We also observe that TPA, myelin, and ephrin A5 stimulate dextran accumulation in collapsing growth cones, and this suggests that endocytosis is a common mechanism for physiologic growth cone collapse. The inability of cytochalasin B to mimic the endocytic effects of ligands that cause growth cone collapse, has two implications. First, endocytosis is being stimulated by specific intracellular signaling events, and not just as a secondary consequence of changing growth cone morphology or actin disorganization. Second, endocytosis is not absolutely essential for collapse, rather it may be synergistic with actin rearrangements.
Endocytosis and Growth Cone Collapse
The growth cone is known to be a site of significant exocytosis and endocytosis in the basal state (Lockerbie et al. 1991; Diefenbach et al. 1999). During axonal growth, there is a dramatic increase in the total cell surface of the neuron, and the primary site of new membrane addition is the distal tip of the growth cone. The growth cone contains stacks of intraneuronal membranes and large vacuolar structures that participate in endocytosis (Cheng and Reese 1987). A role for endocytosis in growth cone function is also supported by studies on dynamin and amphiphysin (Mundigl et al. 1998).
The balance of exocytosis and endocytosis at the growth cone is likely to play a critical role in growth cone morphology, axonal extension, and navigational decisions. However, the regulation of growth cone membrane traffic by axon guidance cues has not previously been studied to any extent. Sema3A stimulation may tip a dynamic balance in favor of endocytosis at the growth cone plasma membrane. It has been demonstrated that the internalization of huge areas of plasma membrane accompany phagocytosis by nonneuronal cells. Classic experiments demonstrated that more than half of a macrophage's surface area can be internalized during the uptake of a phagocytic load (Werb and Cohn 1972). The present data suggest that enhanced endocytosis contributes to growth cone collapse by internalization of the growth cone membrane. We have measured dextran accumulation during brief incubation periods, but we have not separately determined secretion and uptake rates. Therefore, decreased secretion rates might act synergistically with increased uptake rates to yield dextran accumulation and growth cone collapse.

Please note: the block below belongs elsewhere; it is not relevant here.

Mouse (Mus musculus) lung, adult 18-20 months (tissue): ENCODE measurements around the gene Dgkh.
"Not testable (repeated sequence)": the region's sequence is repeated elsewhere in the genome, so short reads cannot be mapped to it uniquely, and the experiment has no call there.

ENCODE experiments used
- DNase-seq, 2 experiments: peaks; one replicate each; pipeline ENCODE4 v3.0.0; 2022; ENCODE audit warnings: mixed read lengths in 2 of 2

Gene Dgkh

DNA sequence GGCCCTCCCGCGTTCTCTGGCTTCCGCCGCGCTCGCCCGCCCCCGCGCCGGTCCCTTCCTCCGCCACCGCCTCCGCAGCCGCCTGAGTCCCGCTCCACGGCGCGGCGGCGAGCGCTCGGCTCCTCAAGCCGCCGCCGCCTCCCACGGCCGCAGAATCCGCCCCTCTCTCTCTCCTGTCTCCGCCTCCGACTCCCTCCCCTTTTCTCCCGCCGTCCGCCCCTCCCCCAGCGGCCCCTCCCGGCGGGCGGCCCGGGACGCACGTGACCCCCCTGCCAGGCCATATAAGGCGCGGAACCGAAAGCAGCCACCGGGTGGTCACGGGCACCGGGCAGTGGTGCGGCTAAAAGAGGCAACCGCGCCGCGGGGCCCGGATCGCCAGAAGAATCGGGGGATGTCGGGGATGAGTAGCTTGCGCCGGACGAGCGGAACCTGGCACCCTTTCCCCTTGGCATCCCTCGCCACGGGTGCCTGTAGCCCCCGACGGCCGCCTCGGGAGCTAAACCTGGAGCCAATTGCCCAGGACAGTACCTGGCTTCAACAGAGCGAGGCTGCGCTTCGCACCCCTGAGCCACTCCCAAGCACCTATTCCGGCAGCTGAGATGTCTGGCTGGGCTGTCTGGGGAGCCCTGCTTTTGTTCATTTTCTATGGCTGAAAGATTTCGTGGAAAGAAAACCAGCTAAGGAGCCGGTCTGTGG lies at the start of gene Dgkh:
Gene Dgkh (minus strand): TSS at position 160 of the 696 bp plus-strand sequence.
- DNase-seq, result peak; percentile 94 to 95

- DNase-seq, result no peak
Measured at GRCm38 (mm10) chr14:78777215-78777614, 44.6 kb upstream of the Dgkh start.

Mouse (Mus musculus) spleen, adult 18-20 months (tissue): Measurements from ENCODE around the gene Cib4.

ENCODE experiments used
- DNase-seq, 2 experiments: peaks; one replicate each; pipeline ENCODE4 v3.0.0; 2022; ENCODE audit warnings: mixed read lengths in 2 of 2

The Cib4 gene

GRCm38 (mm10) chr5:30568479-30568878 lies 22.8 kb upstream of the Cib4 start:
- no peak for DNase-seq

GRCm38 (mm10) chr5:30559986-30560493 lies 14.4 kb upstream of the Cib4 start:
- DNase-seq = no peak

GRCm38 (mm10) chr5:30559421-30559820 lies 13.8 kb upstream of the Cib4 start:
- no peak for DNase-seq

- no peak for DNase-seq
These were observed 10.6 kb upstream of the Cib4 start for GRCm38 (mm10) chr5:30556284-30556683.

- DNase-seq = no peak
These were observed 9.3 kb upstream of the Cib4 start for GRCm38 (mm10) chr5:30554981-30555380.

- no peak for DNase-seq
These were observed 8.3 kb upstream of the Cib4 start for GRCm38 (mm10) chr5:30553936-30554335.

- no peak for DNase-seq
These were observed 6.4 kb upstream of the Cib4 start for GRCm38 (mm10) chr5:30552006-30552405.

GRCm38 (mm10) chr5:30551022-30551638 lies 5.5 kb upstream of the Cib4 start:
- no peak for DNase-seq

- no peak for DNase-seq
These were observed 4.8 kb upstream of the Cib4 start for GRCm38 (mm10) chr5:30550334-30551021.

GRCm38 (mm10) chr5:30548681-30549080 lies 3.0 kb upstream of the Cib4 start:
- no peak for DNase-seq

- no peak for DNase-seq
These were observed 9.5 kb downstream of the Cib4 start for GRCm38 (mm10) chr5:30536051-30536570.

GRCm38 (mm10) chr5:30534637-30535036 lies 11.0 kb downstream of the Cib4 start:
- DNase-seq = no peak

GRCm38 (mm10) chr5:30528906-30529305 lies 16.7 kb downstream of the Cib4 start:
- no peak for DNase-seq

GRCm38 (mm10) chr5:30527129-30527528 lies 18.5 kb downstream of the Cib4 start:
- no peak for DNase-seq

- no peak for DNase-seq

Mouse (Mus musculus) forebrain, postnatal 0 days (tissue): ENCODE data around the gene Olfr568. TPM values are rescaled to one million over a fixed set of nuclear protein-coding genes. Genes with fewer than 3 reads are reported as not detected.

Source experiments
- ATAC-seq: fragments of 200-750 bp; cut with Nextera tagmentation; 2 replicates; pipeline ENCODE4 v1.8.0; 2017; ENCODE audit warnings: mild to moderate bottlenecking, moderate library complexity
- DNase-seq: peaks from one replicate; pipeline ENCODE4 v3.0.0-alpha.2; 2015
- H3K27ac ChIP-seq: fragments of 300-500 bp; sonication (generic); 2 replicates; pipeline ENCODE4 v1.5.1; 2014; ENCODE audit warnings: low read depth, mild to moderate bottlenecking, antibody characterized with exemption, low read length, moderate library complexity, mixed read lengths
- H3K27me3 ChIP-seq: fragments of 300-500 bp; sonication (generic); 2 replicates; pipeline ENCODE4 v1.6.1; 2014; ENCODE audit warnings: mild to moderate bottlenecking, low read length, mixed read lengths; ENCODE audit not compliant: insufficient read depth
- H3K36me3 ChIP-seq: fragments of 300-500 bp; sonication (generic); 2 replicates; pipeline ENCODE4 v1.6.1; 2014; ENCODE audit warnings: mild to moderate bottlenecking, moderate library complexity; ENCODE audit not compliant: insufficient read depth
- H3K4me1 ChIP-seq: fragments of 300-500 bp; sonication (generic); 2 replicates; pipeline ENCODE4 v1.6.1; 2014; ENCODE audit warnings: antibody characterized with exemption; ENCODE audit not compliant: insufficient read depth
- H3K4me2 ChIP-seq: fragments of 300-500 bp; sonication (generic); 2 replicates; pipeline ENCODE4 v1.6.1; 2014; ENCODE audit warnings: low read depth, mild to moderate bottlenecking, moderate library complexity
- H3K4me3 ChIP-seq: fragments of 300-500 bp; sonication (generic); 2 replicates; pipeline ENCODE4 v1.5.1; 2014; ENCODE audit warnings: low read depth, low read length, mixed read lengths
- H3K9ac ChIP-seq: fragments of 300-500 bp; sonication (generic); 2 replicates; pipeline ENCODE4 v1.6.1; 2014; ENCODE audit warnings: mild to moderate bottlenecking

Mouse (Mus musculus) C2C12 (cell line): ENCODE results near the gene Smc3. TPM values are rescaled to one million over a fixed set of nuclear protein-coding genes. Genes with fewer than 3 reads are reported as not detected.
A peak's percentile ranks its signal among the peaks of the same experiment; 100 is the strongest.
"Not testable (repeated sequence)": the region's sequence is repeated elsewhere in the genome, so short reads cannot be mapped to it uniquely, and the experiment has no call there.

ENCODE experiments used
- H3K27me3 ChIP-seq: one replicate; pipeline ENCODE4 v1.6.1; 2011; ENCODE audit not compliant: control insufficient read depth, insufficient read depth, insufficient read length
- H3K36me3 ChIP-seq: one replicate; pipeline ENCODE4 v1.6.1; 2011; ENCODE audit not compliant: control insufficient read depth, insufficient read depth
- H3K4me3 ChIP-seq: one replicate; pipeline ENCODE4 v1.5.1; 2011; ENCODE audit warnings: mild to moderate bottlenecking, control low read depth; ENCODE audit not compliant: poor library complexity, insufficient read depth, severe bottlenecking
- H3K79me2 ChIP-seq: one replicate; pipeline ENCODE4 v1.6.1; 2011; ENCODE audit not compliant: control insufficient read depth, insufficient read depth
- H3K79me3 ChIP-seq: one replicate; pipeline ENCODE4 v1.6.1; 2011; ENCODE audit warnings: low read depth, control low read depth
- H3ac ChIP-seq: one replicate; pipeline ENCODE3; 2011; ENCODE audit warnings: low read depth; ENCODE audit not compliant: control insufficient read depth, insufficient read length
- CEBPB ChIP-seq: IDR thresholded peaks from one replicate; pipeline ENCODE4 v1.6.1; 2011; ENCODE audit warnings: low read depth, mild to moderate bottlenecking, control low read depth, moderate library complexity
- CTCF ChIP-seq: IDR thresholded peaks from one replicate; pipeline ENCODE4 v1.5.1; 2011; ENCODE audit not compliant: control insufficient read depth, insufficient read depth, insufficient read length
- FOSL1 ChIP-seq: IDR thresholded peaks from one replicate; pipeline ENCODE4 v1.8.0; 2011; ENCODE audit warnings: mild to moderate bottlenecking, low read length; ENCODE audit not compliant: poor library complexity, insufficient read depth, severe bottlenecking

Actin Filaments and Endocytosis
We demonstrate that F-actin is recruited to membrane ridges and vacuoles after Sema3A treatment. The formation of F-actin–rich structures strongly correlates with endocytic activity in a number of cell systems. F-actin–rich ruffles are stimulated by rac1 during pinocytosis in 3T3 fibroblasts (Ridley et al. 1992), and F-actin–rich ruffles and phagocytic cups form during phagocytosis in leukocytes (Cox et al. 1997). We show that the formation of actin-rich ruffles and vacuoles correlates with enhanced dextran accumulation in response to Sema3A, TPA, and myelin. Furthermore, dextran does not accumulate in response to cytochalasin B, which is a compound that fails to redistribute F-actin in an organized fashion. F-actin's translocation to specialized structures in the growth cone appears to play a critical role in the enhanced endocytosis.
Fan et al. 1993, observed a 50% reduction in the total F-actin in the growth cone. We also observe a decrease in filopodial F-actin. The decrease in filopodial F-actin induced by Sema3A is similar to that initiated by cytochalasin B. However, cytochalasin B causes a general disorganization of F-actin, whereas Sema3A causes its organized translocation to discrete structures. The inability of cytochalasin B to stimulate actin-rich lamellipodial structures and endocytosis may explain why growth cones continue to slowly advance in the presence of cytochalasin B (Letourneau et al. 1987) rather than halting as with Sema3A (Luo et al. 1993). We conclude that Sema3A induces coordinated cytoskeletal rearrangements that drive the formation of endocytic structures. The correlation between dextran accumulation at these endocytic structures and growth cone collapse suggests that enhanced endocytosis may contribute to the mechanism of growth cone collapse by Sema3A and other physiologic growth cone regulators.
We thank H. Fujisawa for anti–NP-1 antiserum and both V. Lemmon (Case Western Reserve University, Cleveland, OH), and P. Doherty (Kings College, London, UK) for L1Fc.
This work was supported by grants to S.M. Strittmatter from the National Institutes of Health and the Christopher Reeve Paralysis Foundation. S.M. Strittmatter is an Investigator of the Patrick and Catherine Weldon Donaghue Medical Research Foundation. A. Fournier is an FCAR research fellow. F. Nakamura was a Spinal Cord Research Fund of the Paralyzed Veterans of America research fellow.
Abbreviations used in this paper: DIC, differential interference contrast; DRG, dorsal root ganglia; NP, neuropilin; RGC, retinal ganglion cell; Sema3A, semaphorin 3A; Sema3C, semaphorin 3C; TPA, phorbol-12 myristate 13-acetate.